This is a class blog run by Dr. Carolina Acosta-Alzuru and her students in the First Year Odyssey Seminar "More than Melodramas: Telenovelas"

Telenovelas-FYOS-2014

Telenovelas-FYOS-2014

Tuesday, January 20, 2015

Fathers, Virgins, and Telenovelas

The premiere of Jane the Virgin really brought Telenovelas to a new light for young adults. Even though as essentially an American show there isn't going to be aired every single day with new episodes, the style of the show is very similar to a telenovela because it is an adaptation of a popular Venezuelan telenovela. Although similar attempts were made before, such as Ugly Betty, it was uncertain how the new generation would react to such an old tradition of Latin American Entertainment.
The results were phenomenal and the show was received with much praise. The actress who plays Jane, Gina Rodriguez, even received a Golden Globe for her performance. The high quality of the show and bright, vivid sets have distinguished telenovelas from a "lowly form of entertainment" for bored housewives in Latin American countries. The history of these telenovelas is vast and complex, and the years of development is reflected in the modern day telenovelas around the world.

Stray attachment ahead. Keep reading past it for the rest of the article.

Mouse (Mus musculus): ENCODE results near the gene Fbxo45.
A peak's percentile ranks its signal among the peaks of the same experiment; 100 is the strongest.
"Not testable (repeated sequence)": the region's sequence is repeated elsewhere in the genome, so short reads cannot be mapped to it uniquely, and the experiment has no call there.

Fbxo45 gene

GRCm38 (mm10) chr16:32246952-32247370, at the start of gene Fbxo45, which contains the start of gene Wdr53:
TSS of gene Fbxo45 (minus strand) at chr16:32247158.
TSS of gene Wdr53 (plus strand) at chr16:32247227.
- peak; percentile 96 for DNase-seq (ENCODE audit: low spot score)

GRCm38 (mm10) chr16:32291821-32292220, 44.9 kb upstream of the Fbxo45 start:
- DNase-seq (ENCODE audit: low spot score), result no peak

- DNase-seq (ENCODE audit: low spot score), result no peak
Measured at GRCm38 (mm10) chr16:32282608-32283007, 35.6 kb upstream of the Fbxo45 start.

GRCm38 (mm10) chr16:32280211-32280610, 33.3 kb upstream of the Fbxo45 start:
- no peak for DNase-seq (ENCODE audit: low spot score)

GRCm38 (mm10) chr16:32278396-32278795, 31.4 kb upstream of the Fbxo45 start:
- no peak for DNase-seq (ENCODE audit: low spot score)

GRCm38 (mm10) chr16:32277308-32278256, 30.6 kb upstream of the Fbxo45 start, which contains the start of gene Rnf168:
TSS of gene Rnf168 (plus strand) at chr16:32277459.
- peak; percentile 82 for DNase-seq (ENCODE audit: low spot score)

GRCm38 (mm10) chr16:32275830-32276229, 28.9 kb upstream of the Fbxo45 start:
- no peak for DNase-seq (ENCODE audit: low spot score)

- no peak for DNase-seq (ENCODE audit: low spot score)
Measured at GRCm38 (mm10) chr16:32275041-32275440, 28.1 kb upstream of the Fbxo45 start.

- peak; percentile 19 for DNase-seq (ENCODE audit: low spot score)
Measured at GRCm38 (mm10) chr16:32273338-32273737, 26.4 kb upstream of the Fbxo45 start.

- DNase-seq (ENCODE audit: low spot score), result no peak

Growing up, I haven't watched many telenovelas, save for the few times I would walk by the living room when my father would have them on. He does not understand a bit of Spanish nor has he ever, but he still enjoys watching the older shows he says because "of their rich storylines and plots." That's where I see history. Where I see richness. I am taking this class to experience the same rich history as my father claims he experiences when watching these telenovelas. I would often ask my father why he watched the novelas if he didn't understand what was being said and he would tell me that these shows were worldwide and not meant for just Spanish speaking people. "You can see it in their actions," he said. "You can tell that when they're flailing their arms around so melodramatically that they're secretly winking to the non-spanish speakers to give them hints as to what is going on." I figured he was just being an old man saying that but now I'm starting to wonder if he actually had a point. Starting off with Jane the Virgin as my first point of reference, I think I have received just a sample of the telenovela fan base experience. I am ready to dive further in and receive it fully. 

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